Electronics > Microcontrollers

Having many rotary encoders.

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I wanted to start making a TFT+Rotary encoder interface for a project, but when I came to work out what I needed the rotary encoders turned out to be a bit more involved than I thought.

I would like 6 to start with, might need more, 10 maybe.

STM32's have a rather handy encoder mode for it's timers.  However, from a quick search the largest amount of these available, from the F103 up to the H750 is .... 4.

I went through a few google searches and seen a few solutions, which seemed either "janky" like HC74 multiplexers and hot loop polling them in the main loop, to using additional micros.

I searched and found a few breakout style AdaFruit et.al boards which presented an I2C bus interface allowing the encoders to be chained into long strings of I2C devices on the same bus.  They even do their own counting internally, raise hardware interrupts on change etc. etc.  They are also damned expensive, come from the US and all it really is, is a £3 micro-controller under the encoder.  While convenient in purchasable form, it's a bit inefficient to use a single micro per encoder when an F103 can handle at least 4 (more if you do the others in software with EXTIrq's).

A rotary encoder multiplexer sounds like a fun project.

I thought I'd ask if anyone has any magical ways of reading 6 or more encoders without having to use 1 or 2 small MCUs to do so?  In fairness, 6 encoders is 18 pins straight up.  Add your uplink periph, like I2S or SPI and the usual other pin items and a 48pin MCU is way over 50% pin allocated.  A F013 running 4 rotary encoders and raising interrupts, transferring data over I2C or SPI probably isn't going to have much left in terms of timing and performance either.

I have an F401 which was dedicated to the UI, now it seems as though that expands to the F401 for the TFT and main UI code + 2xF103's to run the rotary encoders!  Good new is, they are cheap, might do the job without an external clock, available in 10s of thousands for £3 each.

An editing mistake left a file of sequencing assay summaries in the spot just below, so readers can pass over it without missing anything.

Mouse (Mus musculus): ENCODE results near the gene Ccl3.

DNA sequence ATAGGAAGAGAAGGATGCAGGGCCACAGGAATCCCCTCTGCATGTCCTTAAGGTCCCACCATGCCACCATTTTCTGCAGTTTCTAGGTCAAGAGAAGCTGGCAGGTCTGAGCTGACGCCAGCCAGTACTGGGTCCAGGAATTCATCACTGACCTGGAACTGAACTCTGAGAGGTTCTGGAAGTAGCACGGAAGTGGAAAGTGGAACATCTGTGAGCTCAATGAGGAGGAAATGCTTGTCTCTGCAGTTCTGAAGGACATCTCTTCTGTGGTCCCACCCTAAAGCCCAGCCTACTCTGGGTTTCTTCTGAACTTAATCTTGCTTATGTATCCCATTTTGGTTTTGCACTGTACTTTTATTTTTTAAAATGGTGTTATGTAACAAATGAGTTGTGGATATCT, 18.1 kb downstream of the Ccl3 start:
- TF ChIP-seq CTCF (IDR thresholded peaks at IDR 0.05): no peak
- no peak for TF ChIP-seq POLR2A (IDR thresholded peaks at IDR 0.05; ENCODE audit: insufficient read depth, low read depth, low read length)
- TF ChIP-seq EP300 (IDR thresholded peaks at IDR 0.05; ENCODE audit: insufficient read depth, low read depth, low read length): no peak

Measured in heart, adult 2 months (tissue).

It depends on how fast you need to read them.  Save the MCU's built in QEI/encoder modules for anything fast e.g. high RPM shaft encoders.

Assuming you need to read six clickable knob encoders, if you use an ADC input + resistor ladder to read the click switch (which means you cant read clicks further down the ladder if a higher one is held in), you can save five pins, dropping the requirements to 12 digital and one analog port pins.  If you don't want to have to poll them when idle, those will need to be IOC capable + the analog pin will need to be able to generate a comparator interrupt.

Another approach to minimising the pin count for mechanical (switch to ground) knob encoders is to wire them in a matrix with a schottky diode in series with each encoder's A, B and switch pins.  You can then select an encoder by driving its common pin low, deselecting the others by driving their commons high.   That gets you down to nine I/O pins, but you cant use IOC wakeup, unless the encoder knobs have detents with both A and B open at the detent positions.

dave j:
RP2040s have no problem supporting eight rotary encoders using PIO.

You can just use a GPIO pin change interrupt to fire off a small state machine for each of the encoders.

You also get notified of what pin number saw the change so if you distribute the encoders over the right pins you can have the flags tell you only what encoder needs updating and only execute its corresponding state machine to save CPU cycles.

The code only runs when a encoder makes a step and it is so short that it doesn't really eat many cycles to service. So given enough pins you could easily have one MCU service 50 encoders.

6 encoders.  4 of them on the Timer Encoders.  The other 2 on ExtIrq GPIOs.  Still requires 18 pins, but an F103 should cover that fine and so the SPI updates to the processor with the config.

I think the point about speed is valid, these hardware "encoder" modes might be more useful if you are using, say, high percision, detent-less encoders that encode hundreds of steps per rotation and you can't be expected to handly each step with an interrupt routine.  For a few volume knobs and some parameter select + value knobs....  overkill.

However, if I have 4 of them why not use them.  Actually it works out okay, as 4 of them are volume controls and I already worked out how to limit them to 0-100 in the ISR.

The other two are "Parameter select" and "Parameter value", which have much more free-form ranges and steps so are probably better done in a custom Irq handler anyway.  Obviously it depends on what paramter you have selected as to how the encoder behaves.... I might step through 0-100 volume in 1s, but I'm not stepping through a "Filter cut off" frequency entry in 10s or 100s even, it will need to log something.  The gain is a linear float (unless I get more annoyed with that than I already am), so it needs to step in log-something steps from 0.001 to 1.0.

Putting the TFT and all 6 encoders onto the single F401 might be doable, I mean it's still only 27 pins or something, but I don't think creating a little encoder bank PCB with a F103 is "excessive modularisation".  I'm sure I will have other projects that require a set of encoders.  I'm also striving to find ways to modularise and limit the overall size of the prototype on breadboads.  Wrapping something like this onto a PCB with some JST-XH connectors, rather than a bit hairy jumpered breadboard birds nest.


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